- Length: 1000-1500 words
- Include your name on the document
- You may use any citation method (footnotes or in-text) you like so long as it is clear and consistent throughout your paper. You should refer to the primary sources by author, title, and where necessary book # and/or section #. You may use abbreviations. So, Suet. 1; Tac. Ann. 1.1; Aug. Res Gest. 1.
Paper grades are based on the following criteria:
- Thesis/Introduction/Conclusion (25%): your essay should address the prompt and offer a clear argument
- Content/Use of Evidence (40%): your essay should be built upon an analysis of evidence; i.e. you should cite the textbook and our course readings, including those offered on the various course handouts (available on d2l)
- Structure/Organization/Transitions (20%)
- Mechanics and Style (grammar, syntax, spelling) (15%)
Submit your paper as a MSWord document (or equivalent) to d2l.
- Open the course’s d2l page
- Click the ‘Activities’ tab, and then click ‘Assignments’
- Click ‘Final Exam’
- Click ‘Add a File’; follow the links to upload your file, and then click ‘Add’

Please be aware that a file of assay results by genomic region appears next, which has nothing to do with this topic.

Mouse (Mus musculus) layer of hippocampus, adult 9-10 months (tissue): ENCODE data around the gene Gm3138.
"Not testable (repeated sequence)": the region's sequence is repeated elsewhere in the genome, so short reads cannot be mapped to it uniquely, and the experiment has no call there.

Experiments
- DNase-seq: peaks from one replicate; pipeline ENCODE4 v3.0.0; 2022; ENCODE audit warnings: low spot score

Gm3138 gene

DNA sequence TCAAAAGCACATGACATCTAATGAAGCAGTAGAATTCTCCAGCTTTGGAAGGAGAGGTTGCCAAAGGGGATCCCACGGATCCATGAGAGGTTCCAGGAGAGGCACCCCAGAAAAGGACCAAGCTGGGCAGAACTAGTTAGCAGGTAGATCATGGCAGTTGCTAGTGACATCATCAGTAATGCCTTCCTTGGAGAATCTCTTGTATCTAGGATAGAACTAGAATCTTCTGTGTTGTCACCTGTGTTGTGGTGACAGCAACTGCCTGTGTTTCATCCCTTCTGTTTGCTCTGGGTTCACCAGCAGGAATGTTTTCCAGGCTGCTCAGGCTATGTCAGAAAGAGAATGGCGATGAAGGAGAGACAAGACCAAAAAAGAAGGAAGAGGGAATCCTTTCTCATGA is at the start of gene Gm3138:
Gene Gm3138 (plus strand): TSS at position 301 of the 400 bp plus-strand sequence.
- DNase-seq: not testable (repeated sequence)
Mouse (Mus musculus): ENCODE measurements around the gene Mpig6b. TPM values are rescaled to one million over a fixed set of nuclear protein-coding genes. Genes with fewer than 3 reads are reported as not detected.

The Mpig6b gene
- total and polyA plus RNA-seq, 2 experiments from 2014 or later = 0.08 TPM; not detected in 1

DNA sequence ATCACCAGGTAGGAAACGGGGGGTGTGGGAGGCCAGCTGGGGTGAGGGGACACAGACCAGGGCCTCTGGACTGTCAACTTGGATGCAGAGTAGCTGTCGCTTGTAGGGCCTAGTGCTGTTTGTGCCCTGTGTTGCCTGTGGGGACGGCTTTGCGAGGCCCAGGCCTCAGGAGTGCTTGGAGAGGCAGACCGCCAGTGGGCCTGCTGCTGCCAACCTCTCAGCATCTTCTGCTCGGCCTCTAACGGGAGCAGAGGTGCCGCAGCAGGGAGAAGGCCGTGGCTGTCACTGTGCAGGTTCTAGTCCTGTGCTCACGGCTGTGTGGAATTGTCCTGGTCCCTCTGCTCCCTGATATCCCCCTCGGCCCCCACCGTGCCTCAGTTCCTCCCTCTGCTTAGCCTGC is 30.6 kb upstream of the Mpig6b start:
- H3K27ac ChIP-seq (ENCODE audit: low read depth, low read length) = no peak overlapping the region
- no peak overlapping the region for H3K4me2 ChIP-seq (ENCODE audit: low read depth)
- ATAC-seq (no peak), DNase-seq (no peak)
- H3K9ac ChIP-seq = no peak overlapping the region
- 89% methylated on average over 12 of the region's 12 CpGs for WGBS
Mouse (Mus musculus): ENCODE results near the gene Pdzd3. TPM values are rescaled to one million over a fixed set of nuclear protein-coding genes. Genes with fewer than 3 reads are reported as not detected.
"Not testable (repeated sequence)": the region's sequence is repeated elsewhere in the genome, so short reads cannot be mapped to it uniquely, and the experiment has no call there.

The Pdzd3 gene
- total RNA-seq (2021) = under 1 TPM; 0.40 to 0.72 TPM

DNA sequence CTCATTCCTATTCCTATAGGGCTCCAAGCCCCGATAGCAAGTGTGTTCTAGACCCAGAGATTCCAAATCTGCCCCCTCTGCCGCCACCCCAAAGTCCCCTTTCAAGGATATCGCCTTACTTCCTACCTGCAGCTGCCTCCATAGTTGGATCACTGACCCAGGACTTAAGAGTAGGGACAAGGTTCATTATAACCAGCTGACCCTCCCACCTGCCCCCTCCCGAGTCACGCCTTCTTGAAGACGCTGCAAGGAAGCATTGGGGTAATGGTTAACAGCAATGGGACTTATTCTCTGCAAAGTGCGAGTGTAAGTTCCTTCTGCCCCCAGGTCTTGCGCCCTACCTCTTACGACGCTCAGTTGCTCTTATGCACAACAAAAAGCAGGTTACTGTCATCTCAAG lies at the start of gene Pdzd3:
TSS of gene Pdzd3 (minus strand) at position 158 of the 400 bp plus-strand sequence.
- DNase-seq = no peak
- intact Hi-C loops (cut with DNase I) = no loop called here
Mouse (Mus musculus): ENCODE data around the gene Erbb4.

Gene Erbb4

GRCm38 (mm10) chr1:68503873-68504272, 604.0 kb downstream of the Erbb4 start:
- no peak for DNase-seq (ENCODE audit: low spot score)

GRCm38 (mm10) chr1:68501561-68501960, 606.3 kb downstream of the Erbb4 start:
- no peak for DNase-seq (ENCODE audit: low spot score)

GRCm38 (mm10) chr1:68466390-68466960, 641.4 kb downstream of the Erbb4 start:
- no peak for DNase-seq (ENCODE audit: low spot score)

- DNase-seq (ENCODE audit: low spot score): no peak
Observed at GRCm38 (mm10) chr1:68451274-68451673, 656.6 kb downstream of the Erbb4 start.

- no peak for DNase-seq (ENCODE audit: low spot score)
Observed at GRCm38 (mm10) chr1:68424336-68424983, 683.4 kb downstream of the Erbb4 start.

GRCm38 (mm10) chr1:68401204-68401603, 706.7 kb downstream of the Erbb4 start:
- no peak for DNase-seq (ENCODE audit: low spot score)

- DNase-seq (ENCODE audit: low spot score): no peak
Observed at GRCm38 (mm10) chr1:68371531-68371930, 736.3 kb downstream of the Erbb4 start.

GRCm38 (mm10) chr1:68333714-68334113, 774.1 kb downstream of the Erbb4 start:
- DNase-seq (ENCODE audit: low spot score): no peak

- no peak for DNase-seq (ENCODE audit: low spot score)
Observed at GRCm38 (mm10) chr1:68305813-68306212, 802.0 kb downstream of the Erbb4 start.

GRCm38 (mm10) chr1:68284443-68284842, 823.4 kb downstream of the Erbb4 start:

- Click ‘Submit’
- Click ‘Done’
You should receive an automated email. If you do not please contact me.
Essays must be submitted by 2 pm on Thursday 19 March. No essay will be accepted late.
Answer one of the following essay prompts:
- EXPANSION: Discuss the nature and purpose of imperial expansion and foreign policy during the first four centuries of the imperial period, from Augustus through Theodosius. How successful was any expansion and/or defense? Is it possible to identify any clear Roman foreign policy goals?
- SUCCSESSION: Roman emperors from Augustus through Theodosius consistently dealt with issues of imperial succession. Were concerns about succession always the same? How did the Romans deal with the various difficulties associated with the succession of imperial power?
- POWER: How were power relationships constructed in the Roman world? In your answer, avoid focusing solely on the powers of the emperor; instead consider how Rome’s citizens, soldiers, subjects, freedmen, slaves, and even enemies negotiated power during the imperial period. Can any broad conclusions about the nature of power be constructed from our study of Roman history?